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Templeton.org is in English. Only a few pages are translated into other languages.

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Usted está viendo Templeton.org en español. Tenga en cuenta que solamente hemos traducido algunas páginas a su idioma. El resto permanecen en inglés.

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Você está vendo Templeton.org em Português. Apenas algumas páginas do site são traduzidas para o seu idioma. As páginas restantes são apenas em Inglês.

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أنت تشاهد Templeton.org باللغة العربية. تتم ترجمة بعض صفحات الموقع فقط إلى لغتك. الصفحات المتبقية هي باللغة الإنجليزية فقط.

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One of the biggest questions on the origin of the universe is whether today’s life-supporting universe relies on a special set of initial conditions at the start of the Big Bang. One way to approach the scientific inquiry of this question is to observe evidence still present in the universe today that dates back to the moments immediately following the Big Bang.
At approximately one second after the Big Bang, according to our current understanding of early universe cosmology, a hot thermal bath of neutrinos was released from the expanding dense matter and radiation that eventually cooled down to make up the universe today. The thermally decoupled neutrinos also cooled with Hubble expansion for over 13.7 billion years and continue to this day to be omnipresent throughout every corner of the universe as one of the oldest known relics of the Big Bang. The activities of this project are targeted to achieve the most important breakthrough steps toward demonstrating that we are at the dawn of a new frontier of neutrino cosmology as put forth by the PTOLEMY research program. PTOLEMY is the only experimental concept that incorporates high resolution measurements at the tritium endpoint with technologies that scale to the sensitivity needed to directly detect relic neutrinos from the Big Bang, also known as the Cosmic Neutrino Background (CNB).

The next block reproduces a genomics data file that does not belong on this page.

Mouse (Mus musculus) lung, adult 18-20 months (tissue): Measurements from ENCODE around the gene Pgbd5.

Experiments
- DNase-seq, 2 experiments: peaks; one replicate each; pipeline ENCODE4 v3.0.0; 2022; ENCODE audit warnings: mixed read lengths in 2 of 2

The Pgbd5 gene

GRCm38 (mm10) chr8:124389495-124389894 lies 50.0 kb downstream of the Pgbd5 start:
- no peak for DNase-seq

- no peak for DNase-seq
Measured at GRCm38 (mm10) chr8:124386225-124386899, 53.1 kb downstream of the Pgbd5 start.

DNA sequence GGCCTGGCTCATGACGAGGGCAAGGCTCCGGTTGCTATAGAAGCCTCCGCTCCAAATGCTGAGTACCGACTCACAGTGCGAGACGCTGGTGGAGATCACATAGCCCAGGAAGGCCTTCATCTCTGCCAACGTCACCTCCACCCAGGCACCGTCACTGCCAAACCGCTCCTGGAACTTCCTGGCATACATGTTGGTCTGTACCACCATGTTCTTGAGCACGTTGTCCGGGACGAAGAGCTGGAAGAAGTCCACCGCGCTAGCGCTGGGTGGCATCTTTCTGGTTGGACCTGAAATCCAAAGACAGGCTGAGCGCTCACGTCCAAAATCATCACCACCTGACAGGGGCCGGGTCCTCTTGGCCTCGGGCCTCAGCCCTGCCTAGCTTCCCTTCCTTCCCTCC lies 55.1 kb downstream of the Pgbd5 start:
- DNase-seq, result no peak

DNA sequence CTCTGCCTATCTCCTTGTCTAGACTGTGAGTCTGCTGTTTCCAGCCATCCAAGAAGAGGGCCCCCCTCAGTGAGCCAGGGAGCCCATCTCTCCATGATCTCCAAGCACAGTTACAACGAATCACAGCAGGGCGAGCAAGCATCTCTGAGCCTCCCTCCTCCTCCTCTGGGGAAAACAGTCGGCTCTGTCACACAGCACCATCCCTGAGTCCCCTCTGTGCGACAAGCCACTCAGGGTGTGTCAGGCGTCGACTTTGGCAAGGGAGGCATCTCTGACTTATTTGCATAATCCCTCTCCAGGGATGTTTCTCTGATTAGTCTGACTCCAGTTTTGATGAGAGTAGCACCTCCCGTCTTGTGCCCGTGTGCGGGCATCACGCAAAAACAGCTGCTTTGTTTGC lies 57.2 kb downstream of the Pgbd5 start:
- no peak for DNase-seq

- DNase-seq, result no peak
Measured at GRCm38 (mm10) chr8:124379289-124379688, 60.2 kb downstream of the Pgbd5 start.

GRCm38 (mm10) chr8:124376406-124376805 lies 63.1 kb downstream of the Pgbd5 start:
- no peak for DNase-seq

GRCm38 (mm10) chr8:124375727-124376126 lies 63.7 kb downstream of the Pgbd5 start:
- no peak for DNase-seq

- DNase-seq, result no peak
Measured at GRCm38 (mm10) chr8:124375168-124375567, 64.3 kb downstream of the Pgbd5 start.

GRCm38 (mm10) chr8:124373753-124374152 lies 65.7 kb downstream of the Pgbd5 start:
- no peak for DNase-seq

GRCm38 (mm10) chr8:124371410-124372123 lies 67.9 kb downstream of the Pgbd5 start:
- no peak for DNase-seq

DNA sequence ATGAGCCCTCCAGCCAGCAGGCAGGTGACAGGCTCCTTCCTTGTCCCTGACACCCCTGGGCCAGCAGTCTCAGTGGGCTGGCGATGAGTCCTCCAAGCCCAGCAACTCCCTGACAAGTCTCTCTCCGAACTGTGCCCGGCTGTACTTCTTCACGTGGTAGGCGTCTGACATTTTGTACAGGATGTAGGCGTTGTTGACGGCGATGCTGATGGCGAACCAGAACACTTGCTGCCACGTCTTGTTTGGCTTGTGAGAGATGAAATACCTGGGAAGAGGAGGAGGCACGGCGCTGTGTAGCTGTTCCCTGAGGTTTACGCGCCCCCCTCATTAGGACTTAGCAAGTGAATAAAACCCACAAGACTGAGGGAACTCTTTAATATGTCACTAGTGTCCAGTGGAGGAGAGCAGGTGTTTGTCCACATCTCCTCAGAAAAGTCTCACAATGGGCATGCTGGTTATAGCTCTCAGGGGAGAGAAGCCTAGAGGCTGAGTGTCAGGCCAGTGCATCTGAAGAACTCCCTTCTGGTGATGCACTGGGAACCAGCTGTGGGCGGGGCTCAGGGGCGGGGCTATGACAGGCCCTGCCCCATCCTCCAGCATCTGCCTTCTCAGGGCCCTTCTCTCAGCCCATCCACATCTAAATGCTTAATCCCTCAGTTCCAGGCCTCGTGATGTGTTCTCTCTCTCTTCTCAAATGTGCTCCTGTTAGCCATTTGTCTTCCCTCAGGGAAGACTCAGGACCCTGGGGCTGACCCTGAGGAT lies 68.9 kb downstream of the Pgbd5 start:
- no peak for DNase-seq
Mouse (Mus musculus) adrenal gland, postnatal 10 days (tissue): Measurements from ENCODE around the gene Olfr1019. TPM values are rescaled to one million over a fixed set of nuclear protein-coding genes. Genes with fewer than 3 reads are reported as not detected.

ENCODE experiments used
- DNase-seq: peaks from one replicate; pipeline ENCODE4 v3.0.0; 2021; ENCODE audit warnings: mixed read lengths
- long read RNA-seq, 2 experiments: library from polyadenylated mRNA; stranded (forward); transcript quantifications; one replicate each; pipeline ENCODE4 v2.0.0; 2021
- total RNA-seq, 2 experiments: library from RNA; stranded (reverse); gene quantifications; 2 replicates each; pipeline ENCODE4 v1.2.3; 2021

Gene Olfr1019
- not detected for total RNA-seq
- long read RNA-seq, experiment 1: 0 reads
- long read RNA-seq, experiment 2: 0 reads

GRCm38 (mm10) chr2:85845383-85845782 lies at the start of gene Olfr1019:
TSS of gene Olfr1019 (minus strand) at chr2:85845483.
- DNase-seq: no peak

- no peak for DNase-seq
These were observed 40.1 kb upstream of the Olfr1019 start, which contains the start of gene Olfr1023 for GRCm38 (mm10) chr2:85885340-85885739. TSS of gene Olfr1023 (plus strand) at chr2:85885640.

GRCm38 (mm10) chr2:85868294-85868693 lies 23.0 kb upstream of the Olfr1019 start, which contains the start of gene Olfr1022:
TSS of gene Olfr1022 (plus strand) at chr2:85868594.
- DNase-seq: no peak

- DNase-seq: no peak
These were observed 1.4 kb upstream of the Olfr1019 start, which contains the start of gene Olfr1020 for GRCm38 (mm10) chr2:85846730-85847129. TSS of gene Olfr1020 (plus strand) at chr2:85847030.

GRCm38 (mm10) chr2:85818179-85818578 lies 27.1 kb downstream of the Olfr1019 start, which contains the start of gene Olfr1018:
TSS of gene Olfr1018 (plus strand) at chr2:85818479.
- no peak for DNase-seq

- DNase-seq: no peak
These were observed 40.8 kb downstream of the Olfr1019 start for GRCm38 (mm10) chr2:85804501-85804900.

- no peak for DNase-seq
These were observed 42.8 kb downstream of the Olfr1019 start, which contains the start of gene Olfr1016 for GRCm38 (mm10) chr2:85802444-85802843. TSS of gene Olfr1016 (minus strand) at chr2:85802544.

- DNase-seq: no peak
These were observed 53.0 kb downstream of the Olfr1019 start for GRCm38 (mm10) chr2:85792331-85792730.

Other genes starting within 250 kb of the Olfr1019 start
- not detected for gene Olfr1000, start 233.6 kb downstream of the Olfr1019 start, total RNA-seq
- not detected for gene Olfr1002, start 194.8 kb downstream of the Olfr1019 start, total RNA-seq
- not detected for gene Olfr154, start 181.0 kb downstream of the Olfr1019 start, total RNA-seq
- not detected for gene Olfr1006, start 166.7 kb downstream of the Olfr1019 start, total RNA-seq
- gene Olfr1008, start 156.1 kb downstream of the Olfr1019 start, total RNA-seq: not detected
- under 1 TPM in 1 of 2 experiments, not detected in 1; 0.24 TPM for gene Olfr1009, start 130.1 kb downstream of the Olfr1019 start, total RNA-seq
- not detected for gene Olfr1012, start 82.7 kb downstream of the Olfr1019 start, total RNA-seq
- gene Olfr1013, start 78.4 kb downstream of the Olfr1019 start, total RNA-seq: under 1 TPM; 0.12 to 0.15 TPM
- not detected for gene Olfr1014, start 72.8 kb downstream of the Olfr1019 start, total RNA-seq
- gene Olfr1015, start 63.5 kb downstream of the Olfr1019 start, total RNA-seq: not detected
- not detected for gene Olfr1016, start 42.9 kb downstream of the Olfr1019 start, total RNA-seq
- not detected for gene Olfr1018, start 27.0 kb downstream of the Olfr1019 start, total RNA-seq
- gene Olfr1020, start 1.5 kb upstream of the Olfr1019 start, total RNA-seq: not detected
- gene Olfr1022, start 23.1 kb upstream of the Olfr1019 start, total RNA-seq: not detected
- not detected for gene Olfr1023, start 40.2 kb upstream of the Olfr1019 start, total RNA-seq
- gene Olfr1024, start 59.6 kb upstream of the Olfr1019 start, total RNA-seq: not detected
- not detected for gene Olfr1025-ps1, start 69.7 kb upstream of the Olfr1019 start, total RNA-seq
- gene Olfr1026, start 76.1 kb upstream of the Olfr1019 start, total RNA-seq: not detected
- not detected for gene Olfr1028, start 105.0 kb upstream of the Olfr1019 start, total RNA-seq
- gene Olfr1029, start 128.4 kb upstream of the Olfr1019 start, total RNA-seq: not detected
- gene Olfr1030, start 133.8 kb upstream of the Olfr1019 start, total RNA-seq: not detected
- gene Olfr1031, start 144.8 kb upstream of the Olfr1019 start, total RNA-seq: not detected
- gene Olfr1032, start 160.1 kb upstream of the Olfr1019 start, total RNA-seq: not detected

The central concept underpinning the direct detection of relic neutrinos is the operation of a dynamical electromagnetic filter that serves as the telescopic sight for observing neutrino capture events. The PTOLEMY filter will be constructed at the Gran Sasso National Laboratory (LNGS) in Italy and serve as the central foundational component upon which the rest of the experimental apparatus will be developed. The activities of this proposal will be pivotal to realize the first relic neutrino telescope. The relic neutrino detection with PTOLEMY will have a fundamental role in resolving the true description of the physical universe.